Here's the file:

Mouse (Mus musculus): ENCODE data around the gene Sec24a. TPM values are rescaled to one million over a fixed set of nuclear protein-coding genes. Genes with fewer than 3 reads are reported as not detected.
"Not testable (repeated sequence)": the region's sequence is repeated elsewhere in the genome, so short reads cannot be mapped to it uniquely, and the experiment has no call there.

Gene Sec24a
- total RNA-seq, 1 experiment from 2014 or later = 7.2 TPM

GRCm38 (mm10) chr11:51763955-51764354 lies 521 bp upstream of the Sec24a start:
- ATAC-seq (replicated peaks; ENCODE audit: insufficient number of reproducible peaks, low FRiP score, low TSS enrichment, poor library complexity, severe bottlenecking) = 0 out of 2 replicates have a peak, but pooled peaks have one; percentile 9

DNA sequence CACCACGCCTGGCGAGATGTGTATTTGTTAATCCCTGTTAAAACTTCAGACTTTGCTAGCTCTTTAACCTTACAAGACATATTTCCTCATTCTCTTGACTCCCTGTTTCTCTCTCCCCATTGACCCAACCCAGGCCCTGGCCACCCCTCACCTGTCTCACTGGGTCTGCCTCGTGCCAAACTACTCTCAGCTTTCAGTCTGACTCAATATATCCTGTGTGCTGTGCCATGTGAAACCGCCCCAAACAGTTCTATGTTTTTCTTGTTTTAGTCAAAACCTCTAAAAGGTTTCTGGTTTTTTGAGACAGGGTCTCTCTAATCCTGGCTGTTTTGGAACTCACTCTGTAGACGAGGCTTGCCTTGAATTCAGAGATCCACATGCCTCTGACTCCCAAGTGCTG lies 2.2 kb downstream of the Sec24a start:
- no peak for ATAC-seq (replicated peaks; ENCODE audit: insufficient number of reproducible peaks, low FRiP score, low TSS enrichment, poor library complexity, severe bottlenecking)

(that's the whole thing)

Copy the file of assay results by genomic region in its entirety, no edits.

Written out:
Mouse (Mus musculus): ENCODE data around the gene Sec24a. TPM values are rescaled to one million over a fixed set of nuclear protein-coding genes. Genes with fewer than 3 reads are reported as not detected.
"Not testable (repeated sequence)": the region's sequence is repeated elsewhere in the genome, so short reads cannot be mapped to it uniquely, and the experiment has no call there.

Gene Sec24a
- total RNA-seq, 1 experiment from 2014 or later = 7.2 TPM

GRCm38 (mm10) chr11:51763955-51764354 lies 521 bp upstream of the Sec24a start:
- ATAC-seq (replicated peaks; ENCODE audit: insufficient number of reproducible peaks, low FRiP score, low TSS enrichment, poor library complexity, severe bottlenecking) = 0 out of 2 replicates have a peak, but pooled peaks have one; percentile 9

DNA sequence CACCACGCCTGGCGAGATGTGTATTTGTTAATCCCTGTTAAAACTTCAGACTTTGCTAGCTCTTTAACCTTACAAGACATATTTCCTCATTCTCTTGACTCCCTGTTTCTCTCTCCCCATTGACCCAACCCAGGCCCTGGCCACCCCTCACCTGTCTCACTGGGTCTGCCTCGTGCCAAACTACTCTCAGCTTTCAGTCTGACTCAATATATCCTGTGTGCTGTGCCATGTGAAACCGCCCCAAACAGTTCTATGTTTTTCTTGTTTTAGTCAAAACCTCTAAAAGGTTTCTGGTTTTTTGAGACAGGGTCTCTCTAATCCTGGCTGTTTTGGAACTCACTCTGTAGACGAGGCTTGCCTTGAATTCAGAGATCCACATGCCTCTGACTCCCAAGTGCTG lies 2.2 kb downstream of the Sec24a start:
- no peak for ATAC-seq (replicated peaks; ENCODE audit: insufficient number of reproducible peaks, low FRiP score, low TSS enrichment, poor library complexity, severe bottlenecking)